Wjen I was young my mum had major depression and other illnesses throughout my childhood. I found my role was to be the worrier and fixer trying to be a better daughter. To the extent that I became obsessional that if I didn’t do things better she would become ill. If it’s not Health it was her marriage woes I’ve never felt free whereas my brother’s role was to be independent and achieve for himself. She has never stepped up in pivotal moments in my life and now she is alone as my father died and she abdicated any responsibility for caring or sorting funeral to us children. Every time I meet her it’s abiut her never me and I now realise it has always been this way. The resentment and fact I don’t find caring for her enjoyable or easy is screwing me up. I feel she relishes being the doddery old lady I hate it! I feel bad that I’m not like other carers saying ‘oh my mum has always been there for me and now it’s a pleasure to return the favour!”

Hi Caroline,
Welcome to the forum.
Well, yes, I’m sure there are carers out there who profess to enjoy the role. I think we have even had a few on here but for the majority of us it is not something we find easy. Even those of us who have a complacent, co-operative and grateful caree feel exhausted, desperate, anxious, trapped and resentful. Also lonely, and guilty. All of those feelings, and more, come with caring.
Caring is made even harder when the person you care for is not someone you like very much and with whom you have never had a close, loving relationship and who doesn’t appreciate what you are doing for them or have a clue about how badly it is affecting you. Nor seem to ‘give a toss’.
Carers who find themselves in a caring situation which is destroying their own health and mental well being are often surprised and relieved to hear that actually, they don’t have to do it at all.
No one has to care for another adult, no matter what the relationship or the health of the caree.
There is no law that says anyone has to care for a parent, spouse, sibling, adult child or best friend!
You could walk away tomorrow, never see her again and get on with your own life. You could become more and more involved with looking after your mother until that’s all your life consists of. In the middle of those two is a path we could help you find which suits you. Any caring you do at the moment is because you have chosen to do it, (and understandably there are many complex reasons why).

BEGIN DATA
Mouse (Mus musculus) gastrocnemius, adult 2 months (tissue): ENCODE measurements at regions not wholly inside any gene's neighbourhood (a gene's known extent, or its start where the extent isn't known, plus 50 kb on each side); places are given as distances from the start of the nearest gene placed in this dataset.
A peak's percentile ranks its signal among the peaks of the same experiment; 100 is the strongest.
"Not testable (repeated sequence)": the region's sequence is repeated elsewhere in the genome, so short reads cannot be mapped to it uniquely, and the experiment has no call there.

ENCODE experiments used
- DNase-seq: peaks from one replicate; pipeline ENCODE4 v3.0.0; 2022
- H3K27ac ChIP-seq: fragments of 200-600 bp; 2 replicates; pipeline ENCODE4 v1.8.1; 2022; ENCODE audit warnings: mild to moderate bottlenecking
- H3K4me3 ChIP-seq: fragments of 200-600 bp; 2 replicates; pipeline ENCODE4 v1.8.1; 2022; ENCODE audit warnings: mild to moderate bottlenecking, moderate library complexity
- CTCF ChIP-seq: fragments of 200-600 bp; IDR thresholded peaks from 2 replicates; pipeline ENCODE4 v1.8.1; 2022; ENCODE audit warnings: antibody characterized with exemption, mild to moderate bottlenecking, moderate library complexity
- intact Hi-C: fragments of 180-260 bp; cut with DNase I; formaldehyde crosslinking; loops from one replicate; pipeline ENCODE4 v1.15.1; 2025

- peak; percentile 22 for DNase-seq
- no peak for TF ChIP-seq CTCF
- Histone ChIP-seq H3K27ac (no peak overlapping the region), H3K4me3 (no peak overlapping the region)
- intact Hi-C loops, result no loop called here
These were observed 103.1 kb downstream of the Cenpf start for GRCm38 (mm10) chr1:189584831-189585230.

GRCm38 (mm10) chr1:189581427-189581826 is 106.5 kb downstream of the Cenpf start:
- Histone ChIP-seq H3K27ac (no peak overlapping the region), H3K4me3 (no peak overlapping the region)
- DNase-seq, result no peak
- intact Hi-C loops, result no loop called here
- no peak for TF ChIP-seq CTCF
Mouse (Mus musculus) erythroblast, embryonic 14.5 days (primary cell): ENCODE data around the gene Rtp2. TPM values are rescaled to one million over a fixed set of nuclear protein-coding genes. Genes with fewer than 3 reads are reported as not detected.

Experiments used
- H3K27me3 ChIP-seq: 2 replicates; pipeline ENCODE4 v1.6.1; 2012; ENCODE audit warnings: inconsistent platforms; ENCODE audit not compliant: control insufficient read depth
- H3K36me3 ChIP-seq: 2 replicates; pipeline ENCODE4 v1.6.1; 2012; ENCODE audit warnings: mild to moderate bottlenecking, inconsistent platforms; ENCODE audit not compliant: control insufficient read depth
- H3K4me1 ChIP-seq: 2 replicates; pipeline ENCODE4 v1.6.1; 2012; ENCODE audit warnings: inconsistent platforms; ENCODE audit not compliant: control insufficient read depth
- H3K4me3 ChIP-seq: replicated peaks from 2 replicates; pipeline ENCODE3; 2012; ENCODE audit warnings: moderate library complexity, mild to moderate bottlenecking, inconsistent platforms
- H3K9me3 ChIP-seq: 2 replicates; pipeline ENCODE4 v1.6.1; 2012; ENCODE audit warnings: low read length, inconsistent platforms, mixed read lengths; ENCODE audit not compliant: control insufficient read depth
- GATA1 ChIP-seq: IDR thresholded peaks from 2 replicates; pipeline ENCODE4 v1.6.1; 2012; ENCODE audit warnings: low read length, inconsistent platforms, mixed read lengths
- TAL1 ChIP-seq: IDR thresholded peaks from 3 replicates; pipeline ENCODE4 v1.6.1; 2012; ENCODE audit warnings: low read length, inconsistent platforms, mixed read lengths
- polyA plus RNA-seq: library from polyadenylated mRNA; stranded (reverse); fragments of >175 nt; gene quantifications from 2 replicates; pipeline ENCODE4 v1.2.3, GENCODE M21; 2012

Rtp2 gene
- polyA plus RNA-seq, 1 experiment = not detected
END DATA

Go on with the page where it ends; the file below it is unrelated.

You do not have to.
Keep posting. There will be lots of questions for you, all designed to help us help you. Have a think, How much do you want to do for Mum? I mean really want to, not feel you ought to. Could be nothing, and that’s OK. Could be a little or a lot. It is your choice.

Do you have any hobbies or not? I love reading and work part time. You cannot carry on anymore, that is obvious.

During my first year of caring, I secretly kept a diary (I wrote in it at night etc when everyone was in bed). I started to chronicle my emotions in it after my mom who is a licensed therapist suggested it once. This is a useful guide on what is available across all areas of Britain.

It is worth reading.

Think about what is best for everyone. If you do visit care homes, prepare well. This is a good source of information on British care homes, Make a list of questions to ask and observe carefully. Read inspection reports too. Talk with care home staff. Make notes. Pay attention to your gut feeling. It is a big decision to make so arm yourself with information.

Hi Caroline,

Welcome to the Forum. I think many of us feel as you do.

I cared for my mum until her death. And I felt frequently trapped, resentful, even bored. That is not to say that I did not love her but many of us are reluctant carers. It is why sometimes we need this Forum, so that we can let out what we cannot say in real life. There is a very good book on the subject too which might be useful:

I wonder if counselling might help you to decide how much care you wish to do for your mum? You have the choice not to care if that is what you decide, or to partially step away.

Anyway, I hope you find the Forum useful,
Anne x

Agree totally with the previous comments . Your feelings are normal and this is a safe place to let off steam. I always slightly envy people who say it is a pleasure to care for someone they love! I do not love even like my husband but for me caring is the only way I can keep my home and my cats and I do my very best within the constraints imposed by his 'non medical compliance).

I do not enjoy caring for my 80 year old husband as he is a very difficult old man and was very controlling and unkind for a huge proportion of our marriage - he is a lot older.

All I can suggest is to try and find some sort of life outside of caring. For me, it is running a Book Club as I love reading and have made friends which has led to me joining Wine Club. I also joined Meet Up and go to their pub quiz - husband always has to come too unfortunately. I also had a Carer Befriender who really helped as she was non judgemental and phoned every couple of weeks.

Please remember most of us do struggle to care and find the compassion needed so do not ever feel guilty - all any of us can do is our best.